The Young Innovators of Nigeria (YIN) a Pressure Group has appealed to the Federal Government to support developers of locally made software to boost the country’s economy digitally.
Mr Andrew Abu, YIN Chief Executive Officer, said this in an interview with the News Agency of Nigeria (NAN) in Abuja on Saturday.
Abu said that government patronage for foreign software developers was enhancing foreign economies, resulting in capital flight.
He said that adhering to government’s COVID-19 protocols, meant that businesses had to rely on virtual platforms for their engagements.
Abu said that many business outlets including government, developed online meeting platforms, while others resorted to the use of Zoom, Microsoft Teams, GoToMeeting, Skype and Google Hangouts for their meetings.
According to him, Nigerian software developers have the capacity to produce the replica of such foreign products, but the political will to patronise them is lacking.
“Software companies can produce these facilities, but the challenge is in the acceptability by the government; government does not want to accept locally developed software, because it is looking at the infrastructure cost.
“To host virtual meet ups, you need serious data, broadband infrastructure, power supply and all these are still deficient.
“We also need to find a way of subsidising the cost of hosting these IT infrastructure, because the data centres in Nigeria are facing challenges even when local software are produced.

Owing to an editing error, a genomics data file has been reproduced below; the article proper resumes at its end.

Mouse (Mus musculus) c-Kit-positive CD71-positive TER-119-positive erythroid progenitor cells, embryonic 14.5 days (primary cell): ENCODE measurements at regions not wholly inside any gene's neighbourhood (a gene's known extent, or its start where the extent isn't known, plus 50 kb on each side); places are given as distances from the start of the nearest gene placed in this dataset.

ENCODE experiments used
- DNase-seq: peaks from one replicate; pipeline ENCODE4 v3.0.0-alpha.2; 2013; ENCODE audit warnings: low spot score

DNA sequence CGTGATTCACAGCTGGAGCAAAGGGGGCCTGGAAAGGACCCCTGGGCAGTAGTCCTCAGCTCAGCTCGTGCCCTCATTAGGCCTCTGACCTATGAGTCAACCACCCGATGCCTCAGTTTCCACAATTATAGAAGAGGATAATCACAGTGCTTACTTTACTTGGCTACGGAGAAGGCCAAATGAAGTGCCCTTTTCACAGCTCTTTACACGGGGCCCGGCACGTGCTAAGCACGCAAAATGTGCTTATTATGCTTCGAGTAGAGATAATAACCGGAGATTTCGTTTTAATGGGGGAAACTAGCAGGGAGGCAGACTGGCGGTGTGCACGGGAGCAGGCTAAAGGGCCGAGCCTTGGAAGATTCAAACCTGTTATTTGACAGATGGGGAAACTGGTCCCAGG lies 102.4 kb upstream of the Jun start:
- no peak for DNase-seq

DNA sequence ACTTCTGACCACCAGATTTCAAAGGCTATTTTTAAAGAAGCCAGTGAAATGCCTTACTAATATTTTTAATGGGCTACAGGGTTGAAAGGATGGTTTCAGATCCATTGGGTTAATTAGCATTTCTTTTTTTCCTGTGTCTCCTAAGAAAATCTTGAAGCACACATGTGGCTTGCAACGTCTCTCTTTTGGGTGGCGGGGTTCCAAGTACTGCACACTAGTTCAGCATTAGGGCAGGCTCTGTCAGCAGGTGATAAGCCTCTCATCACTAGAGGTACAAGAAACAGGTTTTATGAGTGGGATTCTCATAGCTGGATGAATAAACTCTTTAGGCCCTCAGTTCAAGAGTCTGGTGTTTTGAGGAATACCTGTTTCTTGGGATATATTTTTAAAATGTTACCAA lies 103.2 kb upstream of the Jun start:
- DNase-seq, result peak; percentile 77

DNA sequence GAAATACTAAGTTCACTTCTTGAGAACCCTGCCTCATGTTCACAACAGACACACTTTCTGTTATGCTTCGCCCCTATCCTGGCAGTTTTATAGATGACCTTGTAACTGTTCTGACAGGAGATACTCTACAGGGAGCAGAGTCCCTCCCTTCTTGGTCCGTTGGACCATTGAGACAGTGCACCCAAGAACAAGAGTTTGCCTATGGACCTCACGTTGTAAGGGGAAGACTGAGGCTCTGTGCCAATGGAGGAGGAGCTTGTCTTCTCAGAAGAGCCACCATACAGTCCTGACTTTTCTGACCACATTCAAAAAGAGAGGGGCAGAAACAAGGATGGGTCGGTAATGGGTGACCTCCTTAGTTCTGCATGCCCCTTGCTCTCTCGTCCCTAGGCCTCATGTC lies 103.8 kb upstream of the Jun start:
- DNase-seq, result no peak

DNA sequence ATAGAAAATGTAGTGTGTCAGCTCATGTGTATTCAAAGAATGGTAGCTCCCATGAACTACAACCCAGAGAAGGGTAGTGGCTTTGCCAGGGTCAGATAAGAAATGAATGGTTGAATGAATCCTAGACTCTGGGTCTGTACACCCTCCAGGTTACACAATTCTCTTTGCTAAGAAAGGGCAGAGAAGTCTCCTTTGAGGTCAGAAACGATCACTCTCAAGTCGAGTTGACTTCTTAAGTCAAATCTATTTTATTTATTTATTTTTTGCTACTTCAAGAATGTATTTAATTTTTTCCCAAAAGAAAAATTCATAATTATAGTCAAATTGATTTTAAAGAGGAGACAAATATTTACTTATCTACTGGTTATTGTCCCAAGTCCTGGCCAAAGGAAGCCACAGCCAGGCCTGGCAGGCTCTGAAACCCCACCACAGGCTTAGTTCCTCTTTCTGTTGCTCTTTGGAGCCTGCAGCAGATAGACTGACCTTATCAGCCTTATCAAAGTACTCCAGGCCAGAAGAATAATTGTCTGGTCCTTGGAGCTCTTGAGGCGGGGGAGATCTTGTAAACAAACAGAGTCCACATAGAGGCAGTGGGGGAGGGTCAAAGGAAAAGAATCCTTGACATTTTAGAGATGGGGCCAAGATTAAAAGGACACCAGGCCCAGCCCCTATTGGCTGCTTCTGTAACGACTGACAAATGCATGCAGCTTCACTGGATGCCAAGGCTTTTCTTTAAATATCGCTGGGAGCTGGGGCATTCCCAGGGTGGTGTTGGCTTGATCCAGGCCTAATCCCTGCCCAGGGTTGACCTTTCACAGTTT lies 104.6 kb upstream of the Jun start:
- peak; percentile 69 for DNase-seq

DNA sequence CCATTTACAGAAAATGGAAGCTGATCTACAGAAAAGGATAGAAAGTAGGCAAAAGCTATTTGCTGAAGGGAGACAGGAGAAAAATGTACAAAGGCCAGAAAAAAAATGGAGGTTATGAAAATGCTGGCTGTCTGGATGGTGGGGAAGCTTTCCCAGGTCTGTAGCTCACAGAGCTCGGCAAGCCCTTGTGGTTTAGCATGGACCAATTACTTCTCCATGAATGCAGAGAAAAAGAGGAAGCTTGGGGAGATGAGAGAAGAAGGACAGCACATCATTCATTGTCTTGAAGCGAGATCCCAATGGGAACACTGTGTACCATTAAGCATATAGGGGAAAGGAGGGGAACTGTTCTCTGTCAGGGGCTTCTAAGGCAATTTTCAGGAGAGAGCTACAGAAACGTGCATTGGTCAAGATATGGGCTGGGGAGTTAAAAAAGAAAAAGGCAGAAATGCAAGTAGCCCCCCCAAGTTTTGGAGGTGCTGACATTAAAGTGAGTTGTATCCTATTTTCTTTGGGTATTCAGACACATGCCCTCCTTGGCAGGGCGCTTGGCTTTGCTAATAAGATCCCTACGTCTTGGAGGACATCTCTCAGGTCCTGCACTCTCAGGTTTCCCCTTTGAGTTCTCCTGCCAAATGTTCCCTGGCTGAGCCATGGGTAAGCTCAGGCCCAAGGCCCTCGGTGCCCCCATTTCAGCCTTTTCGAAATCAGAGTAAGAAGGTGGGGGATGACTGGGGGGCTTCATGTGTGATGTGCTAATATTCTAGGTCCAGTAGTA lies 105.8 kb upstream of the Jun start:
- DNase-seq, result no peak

“There is no political will to support and deploy this solution; we can develop it,’’ Abu said.
He commended steps taken by Dr Isa Pantami, Minister of Communications and Digital Economy, in encouraging locally made ICT products and repositioning the sector for better opportunities.
Abu, however, added that other government agencies needed to imbibe the culture of buying Made-in-Nigeria software solutions.
He said that YIN had developed a software for the Nigerian Army to sustain its capacity building, amid the COVID-19 pandemic.
“Some of us have local software, but getting the market is the challenge. So far, it is only the Nigerian Army that we have been able to market to.
“During the peak of COVID-19 lockdown, there was the challenge of continuous training of officers virtually on a local meeting platform to avoid data export.
“That was when we developed a software for the army and we’ve had several meetings using the software and it has also been commissioned by the Department of ICT Services.
“We believe these technologies can be local; we have the capacity to develop scalable solutions, but we need patronage,’’ he said.
On the development of the ICT sector and the diamond jubilee anniversary of the country, Abu said Nigeria was beginning to harness the benefits of technology.
“We are gradually turning the ICT sector into a skilled set instead of mere paper certificate-based organisation.
“We need to develop more talents, expose more young Nigerians to technology at a very good young age and provide the necessary tools and capacity,’’ he said.
He identified that the onus of turning out competent ICT graduates with skills required in the industry depended on tertiary institutions.
Abu emphasised that no organisation would hire a computer science graduate lacking the necessary ICT skills to run a computer-based business.
“Looking at Nigeria at 60, if there is cooperation to train youths on ICT skills, we will develop better and reduce the high unemployment level in the technology sub-sector,’’ he said. (NAN)